The district stretches all the way down to the busy wharf area, with its old restored warehouses, and is home to many of Galveston's most important tourist attractions. Also in this area, you'll find Pier 21, with the Ocean Star Offshore Drilling Rig and Museum, the nearby Texas Seaport Museum, and places to eat overlooking the water.
Be sure to stop in at the Pier 21 Theater to watch The Great Storm, a film on the 1900 Hurricane that hit Galveston and changed it forever.
The Strand is also home to an eclectic mix of retail and dining, from old-fashioned candy stores, like LA King's Confectionery, where you can watch taffy-making demonstrations, to more upscale restaurants, like the long-running Rudy and Paco, next door to The Grand 1894 Opera House, or the more modern Vargas Cut and Catch across the street.
3. Galveston Island Historic Pleasure Pier
Highlight: Non-stop family entertainment, rides, and activity on the pier; suitable for people of all ages
The most prominent feature along the Seawall is Pleasure Pier. Jutting out into the ocean like a carnival on stilts, the pier's roller coasters and colorful structures can be seen from well off in the distance along the beachfront.
Opened in 2012, this 1,130-foot-long pier — built on the site of its predecessor, which was destroyed by a hurricane in 1961 — boasts numerous fun rides suitable for all ages, as well as games and activities, and a restaurant.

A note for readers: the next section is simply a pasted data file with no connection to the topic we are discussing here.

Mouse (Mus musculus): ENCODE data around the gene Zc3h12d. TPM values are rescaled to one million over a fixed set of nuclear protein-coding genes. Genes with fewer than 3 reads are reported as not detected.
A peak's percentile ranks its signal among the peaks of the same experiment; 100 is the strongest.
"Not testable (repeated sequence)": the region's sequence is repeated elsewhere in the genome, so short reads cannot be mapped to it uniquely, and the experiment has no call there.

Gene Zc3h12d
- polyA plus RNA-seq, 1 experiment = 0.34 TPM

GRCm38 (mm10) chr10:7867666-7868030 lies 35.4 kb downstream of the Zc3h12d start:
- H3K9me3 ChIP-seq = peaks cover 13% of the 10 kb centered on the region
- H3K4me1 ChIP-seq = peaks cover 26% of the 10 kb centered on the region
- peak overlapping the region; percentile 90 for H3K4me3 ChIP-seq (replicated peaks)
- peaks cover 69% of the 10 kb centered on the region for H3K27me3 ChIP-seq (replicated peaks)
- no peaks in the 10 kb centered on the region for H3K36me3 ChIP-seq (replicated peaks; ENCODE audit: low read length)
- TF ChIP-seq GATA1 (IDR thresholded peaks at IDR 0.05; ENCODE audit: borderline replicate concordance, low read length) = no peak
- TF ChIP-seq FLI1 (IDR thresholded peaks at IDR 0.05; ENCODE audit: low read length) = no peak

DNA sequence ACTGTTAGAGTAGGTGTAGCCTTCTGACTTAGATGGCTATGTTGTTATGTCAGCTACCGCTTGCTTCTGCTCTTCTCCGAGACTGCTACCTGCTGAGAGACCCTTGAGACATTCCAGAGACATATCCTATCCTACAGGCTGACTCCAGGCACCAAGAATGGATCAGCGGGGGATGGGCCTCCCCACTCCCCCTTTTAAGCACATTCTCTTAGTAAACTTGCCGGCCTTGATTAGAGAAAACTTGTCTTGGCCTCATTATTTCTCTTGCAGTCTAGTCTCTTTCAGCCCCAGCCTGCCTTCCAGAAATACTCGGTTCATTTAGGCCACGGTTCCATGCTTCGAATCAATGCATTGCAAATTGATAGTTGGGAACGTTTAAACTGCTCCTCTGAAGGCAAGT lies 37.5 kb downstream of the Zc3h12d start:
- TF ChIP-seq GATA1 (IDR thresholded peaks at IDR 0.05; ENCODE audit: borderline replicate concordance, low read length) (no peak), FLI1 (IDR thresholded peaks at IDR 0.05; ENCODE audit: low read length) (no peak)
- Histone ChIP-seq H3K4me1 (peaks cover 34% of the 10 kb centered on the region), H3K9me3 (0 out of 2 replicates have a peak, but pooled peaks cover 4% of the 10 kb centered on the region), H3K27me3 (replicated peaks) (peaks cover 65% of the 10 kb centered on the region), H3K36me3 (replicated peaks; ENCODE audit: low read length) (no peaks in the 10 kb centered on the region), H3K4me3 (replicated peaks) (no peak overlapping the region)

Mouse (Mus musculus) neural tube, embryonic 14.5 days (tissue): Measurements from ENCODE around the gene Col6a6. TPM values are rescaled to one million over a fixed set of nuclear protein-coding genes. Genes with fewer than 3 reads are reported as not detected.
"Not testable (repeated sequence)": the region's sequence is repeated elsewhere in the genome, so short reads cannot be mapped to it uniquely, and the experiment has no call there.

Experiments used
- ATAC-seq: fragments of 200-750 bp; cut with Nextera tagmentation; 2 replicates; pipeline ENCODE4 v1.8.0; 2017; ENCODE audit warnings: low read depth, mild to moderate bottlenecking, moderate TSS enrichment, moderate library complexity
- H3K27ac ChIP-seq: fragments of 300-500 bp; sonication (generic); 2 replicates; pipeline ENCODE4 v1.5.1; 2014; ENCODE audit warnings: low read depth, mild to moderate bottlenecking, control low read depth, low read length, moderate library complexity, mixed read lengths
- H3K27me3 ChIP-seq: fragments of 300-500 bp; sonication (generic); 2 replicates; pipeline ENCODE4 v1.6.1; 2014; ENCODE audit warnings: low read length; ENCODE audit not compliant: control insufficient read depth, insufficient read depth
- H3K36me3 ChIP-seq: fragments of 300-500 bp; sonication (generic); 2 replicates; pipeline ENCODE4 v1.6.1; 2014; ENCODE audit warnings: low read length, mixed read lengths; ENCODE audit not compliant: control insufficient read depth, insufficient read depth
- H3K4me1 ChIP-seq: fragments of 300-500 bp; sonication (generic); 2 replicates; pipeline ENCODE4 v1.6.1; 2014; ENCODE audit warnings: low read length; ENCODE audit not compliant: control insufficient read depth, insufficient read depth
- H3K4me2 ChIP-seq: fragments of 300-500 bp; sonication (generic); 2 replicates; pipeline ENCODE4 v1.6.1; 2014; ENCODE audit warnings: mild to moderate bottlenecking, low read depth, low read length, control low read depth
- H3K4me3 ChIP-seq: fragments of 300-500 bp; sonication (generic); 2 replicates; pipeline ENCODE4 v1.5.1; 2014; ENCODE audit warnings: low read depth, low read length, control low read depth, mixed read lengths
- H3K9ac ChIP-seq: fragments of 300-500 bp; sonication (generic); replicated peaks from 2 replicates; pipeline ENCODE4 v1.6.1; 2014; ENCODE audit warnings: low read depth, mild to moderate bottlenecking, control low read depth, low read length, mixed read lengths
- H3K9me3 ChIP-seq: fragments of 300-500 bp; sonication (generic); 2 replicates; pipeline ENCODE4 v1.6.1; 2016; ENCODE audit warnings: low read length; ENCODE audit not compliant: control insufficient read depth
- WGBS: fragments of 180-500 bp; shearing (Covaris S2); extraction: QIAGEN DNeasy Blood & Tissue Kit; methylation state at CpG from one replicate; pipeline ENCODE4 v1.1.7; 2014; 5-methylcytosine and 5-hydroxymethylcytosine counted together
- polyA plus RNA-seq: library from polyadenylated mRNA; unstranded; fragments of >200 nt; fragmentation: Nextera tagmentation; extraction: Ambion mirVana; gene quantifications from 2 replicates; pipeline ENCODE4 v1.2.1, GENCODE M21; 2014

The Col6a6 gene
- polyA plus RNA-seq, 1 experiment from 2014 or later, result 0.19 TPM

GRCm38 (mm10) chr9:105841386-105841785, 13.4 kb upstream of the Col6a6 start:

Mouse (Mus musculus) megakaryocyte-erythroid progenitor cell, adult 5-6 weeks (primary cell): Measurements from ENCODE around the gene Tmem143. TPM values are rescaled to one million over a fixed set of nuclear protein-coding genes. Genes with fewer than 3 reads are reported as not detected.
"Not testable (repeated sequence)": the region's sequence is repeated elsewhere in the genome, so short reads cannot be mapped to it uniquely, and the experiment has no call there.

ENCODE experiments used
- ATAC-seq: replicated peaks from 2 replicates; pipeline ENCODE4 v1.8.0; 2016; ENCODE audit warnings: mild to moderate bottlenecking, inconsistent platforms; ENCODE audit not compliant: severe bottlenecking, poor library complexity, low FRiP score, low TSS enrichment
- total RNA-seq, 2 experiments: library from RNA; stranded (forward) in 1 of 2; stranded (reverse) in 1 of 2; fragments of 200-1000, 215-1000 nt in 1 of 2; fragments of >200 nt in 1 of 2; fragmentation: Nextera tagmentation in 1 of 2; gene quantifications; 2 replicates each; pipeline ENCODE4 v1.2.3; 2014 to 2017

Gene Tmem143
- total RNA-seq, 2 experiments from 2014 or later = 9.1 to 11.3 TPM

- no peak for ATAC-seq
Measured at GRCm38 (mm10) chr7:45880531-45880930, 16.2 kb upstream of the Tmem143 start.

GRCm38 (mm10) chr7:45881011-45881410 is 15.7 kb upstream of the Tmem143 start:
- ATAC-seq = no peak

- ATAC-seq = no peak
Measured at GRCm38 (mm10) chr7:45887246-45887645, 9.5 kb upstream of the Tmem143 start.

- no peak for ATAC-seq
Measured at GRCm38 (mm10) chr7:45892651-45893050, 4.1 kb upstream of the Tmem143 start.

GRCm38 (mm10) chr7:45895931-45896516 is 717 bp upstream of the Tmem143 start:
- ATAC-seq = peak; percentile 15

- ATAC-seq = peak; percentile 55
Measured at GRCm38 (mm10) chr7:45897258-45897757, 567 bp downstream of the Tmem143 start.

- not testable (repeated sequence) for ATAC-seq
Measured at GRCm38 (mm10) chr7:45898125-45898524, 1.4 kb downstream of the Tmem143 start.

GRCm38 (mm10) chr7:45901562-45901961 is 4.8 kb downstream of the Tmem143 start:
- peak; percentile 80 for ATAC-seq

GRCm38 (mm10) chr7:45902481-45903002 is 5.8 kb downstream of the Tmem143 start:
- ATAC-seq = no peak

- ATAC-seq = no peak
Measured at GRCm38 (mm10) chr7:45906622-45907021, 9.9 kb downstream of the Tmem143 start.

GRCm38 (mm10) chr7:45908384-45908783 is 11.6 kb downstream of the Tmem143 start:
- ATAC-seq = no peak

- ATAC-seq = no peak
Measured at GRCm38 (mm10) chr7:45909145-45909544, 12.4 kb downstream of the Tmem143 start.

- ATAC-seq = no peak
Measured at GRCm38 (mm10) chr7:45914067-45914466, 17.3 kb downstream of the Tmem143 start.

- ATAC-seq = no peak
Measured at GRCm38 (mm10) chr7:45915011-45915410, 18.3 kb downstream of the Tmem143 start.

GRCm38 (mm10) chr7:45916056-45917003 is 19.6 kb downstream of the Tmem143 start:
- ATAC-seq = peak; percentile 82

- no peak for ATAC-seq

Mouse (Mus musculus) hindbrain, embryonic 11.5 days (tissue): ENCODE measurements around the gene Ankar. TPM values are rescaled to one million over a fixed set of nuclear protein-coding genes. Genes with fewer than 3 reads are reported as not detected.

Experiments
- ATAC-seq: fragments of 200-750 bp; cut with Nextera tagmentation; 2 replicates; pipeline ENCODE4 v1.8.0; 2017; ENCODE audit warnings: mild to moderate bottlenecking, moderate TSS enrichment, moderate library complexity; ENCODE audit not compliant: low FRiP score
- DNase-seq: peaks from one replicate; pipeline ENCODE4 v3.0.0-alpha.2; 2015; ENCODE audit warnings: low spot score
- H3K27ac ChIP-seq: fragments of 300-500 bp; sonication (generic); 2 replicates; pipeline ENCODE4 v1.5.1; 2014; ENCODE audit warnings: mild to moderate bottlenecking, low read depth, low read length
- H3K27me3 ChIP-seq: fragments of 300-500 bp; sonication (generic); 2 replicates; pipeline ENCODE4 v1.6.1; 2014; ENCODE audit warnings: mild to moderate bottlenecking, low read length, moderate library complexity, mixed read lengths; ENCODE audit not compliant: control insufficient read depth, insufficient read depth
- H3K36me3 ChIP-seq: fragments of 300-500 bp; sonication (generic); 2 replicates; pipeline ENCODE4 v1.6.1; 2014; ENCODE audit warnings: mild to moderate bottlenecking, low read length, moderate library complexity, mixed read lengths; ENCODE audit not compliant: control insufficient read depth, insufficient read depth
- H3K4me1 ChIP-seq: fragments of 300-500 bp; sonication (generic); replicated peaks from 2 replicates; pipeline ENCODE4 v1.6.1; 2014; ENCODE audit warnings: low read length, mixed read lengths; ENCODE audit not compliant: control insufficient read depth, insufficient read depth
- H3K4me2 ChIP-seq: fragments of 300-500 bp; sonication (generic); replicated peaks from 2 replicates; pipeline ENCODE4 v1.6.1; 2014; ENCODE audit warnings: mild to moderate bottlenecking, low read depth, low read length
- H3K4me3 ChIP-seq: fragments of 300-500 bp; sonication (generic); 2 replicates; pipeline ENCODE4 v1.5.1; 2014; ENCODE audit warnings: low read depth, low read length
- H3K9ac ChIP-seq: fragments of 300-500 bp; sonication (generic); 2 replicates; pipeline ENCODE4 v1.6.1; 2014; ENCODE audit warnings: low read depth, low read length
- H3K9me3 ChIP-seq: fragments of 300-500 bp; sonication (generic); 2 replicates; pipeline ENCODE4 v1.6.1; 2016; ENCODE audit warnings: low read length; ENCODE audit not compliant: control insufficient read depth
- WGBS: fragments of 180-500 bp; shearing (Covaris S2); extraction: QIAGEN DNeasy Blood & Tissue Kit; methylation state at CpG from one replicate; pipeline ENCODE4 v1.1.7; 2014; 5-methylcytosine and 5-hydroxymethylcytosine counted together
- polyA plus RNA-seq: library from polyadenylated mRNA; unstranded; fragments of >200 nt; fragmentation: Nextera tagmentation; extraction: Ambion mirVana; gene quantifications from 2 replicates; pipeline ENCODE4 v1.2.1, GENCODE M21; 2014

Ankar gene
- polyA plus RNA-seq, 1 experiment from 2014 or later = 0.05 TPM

If you are visiting Galveston with kids, this is a great family thing to do and a fun way to spend some time. The Pleasure Pier is open daily from Memorial Day to Labor Day, and on weekends during the winter.
Address: 2501 Seawall Blvd, Galveston, Texas
4. Dolphin Sightseeing Tour
Highlight: Learning about the local ecology and wildlife in addition to spotting dolphins
Playful dolphins frequent the Gulf of Mexico waters around Galveston, which is why Galveston Dolphin Sightseeing Tours are popular for visitors to the island. The guided trip takes you on a one-hour narrated boat tour that departs from the harbor at Pier 21 to look for pods of dolphins.
The sightseeing trip is nice for visitors, since the guides also share information about the ecology and marine wildlife around Galveston Island. The covered boat makes for a comfortable trip out on waters that are prime for seeing dolphins. They generally jump alongside the boat.
The trip runs seasonally from March through October, when the water conditions are best for dolphins. Tour times range throughout the day, so you can select a morning, afternoon, or evening time to fit your schedule.
Address: Pier 21, Galveston, Texas
5. Galveston Naval Museum
Highlight: A hidden, worthwhile gem located away from the main tourist areas
The Galveston Naval Museum at Seawolf Park on Pelican Island is one of Galveston's most spectacular treasures. With the USS Cavalla WWII submarine and the USS Stewart WWII warship, the small museum and memorial park are a must-visit.
This is a great place to visit if you have a couple of hours to kill or are waiting for a cruise ship. There is a wealth of American history in one location and the opportunity to step foot on two preserved vessels that played an important part in WWII.